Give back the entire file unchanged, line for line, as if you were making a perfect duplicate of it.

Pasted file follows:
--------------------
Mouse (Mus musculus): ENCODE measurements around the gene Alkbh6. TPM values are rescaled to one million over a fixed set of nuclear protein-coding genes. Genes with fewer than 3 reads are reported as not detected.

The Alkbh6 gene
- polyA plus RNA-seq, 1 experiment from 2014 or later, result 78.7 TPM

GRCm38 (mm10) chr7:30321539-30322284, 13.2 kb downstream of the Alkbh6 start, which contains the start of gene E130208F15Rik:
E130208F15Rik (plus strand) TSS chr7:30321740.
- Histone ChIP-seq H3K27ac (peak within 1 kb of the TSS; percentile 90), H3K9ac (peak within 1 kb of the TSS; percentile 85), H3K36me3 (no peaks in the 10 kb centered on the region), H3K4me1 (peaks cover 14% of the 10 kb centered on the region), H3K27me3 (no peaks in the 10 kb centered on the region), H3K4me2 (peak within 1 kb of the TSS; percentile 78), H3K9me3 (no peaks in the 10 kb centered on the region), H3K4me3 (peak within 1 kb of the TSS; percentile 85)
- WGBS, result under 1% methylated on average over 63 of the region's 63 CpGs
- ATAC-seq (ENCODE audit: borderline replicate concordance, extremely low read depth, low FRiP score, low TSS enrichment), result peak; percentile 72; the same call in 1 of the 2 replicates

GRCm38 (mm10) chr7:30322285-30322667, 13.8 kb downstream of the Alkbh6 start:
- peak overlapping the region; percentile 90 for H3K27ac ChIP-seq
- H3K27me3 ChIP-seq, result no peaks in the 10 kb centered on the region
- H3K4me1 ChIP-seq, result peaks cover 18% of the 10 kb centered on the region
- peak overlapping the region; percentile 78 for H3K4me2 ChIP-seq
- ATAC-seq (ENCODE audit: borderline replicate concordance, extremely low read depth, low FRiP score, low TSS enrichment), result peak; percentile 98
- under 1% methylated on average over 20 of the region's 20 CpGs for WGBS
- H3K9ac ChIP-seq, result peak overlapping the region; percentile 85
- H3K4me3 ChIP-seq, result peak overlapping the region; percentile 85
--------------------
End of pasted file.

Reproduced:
Mouse (Mus musculus): ENCODE measurements around the gene Alkbh6. TPM values are rescaled to one million over a fixed set of nuclear protein-coding genes. Genes with fewer than 3 reads are reported as not detected.

The Alkbh6 gene
- polyA plus RNA-seq, 1 experiment from 2014 or later, result 78.7 TPM

GRCm38 (mm10) chr7:30321539-30322284, 13.2 kb downstream of the Alkbh6 start, which contains the start of gene E130208F15Rik:
E130208F15Rik (plus strand) TSS chr7:30321740.
- Histone ChIP-seq H3K27ac (peak within 1 kb of the TSS; percentile 90), H3K9ac (peak within 1 kb of the TSS; percentile 85), H3K36me3 (no peaks in the 10 kb centered on the region), H3K4me1 (peaks cover 14% of the 10 kb centered on the region), H3K27me3 (no peaks in the 10 kb centered on the region), H3K4me2 (peak within 1 kb of the TSS; percentile 78), H3K9me3 (no peaks in the 10 kb centered on the region), H3K4me3 (peak within 1 kb of the TSS; percentile 85)
- WGBS, result under 1% methylated on average over 63 of the region's 63 CpGs
- ATAC-seq (ENCODE audit: borderline replicate concordance, extremely low read depth, low FRiP score, low TSS enrichment), result peak; percentile 72; the same call in 1 of the 2 replicates

GRCm38 (mm10) chr7:30322285-30322667, 13.8 kb downstream of the Alkbh6 start:
- peak overlapping the region; percentile 90 for H3K27ac ChIP-seq
- H3K27me3 ChIP-seq, result no peaks in the 10 kb centered on the region
- H3K4me1 ChIP-seq, result peaks cover 18% of the 10 kb centered on the region
- peak overlapping the region; percentile 78 for H3K4me2 ChIP-seq
- ATAC-seq (ENCODE audit: borderline replicate concordance, extremely low read depth, low FRiP score, low TSS enrichment), result peak; percentile 98
- under 1% methylated on average over 20 of the region's 20 CpGs for WGBS
- H3K9ac ChIP-seq, result peak overlapping the region; percentile 85
- H3K4me3 ChIP-seq, result peak overlapping the region; percentile 85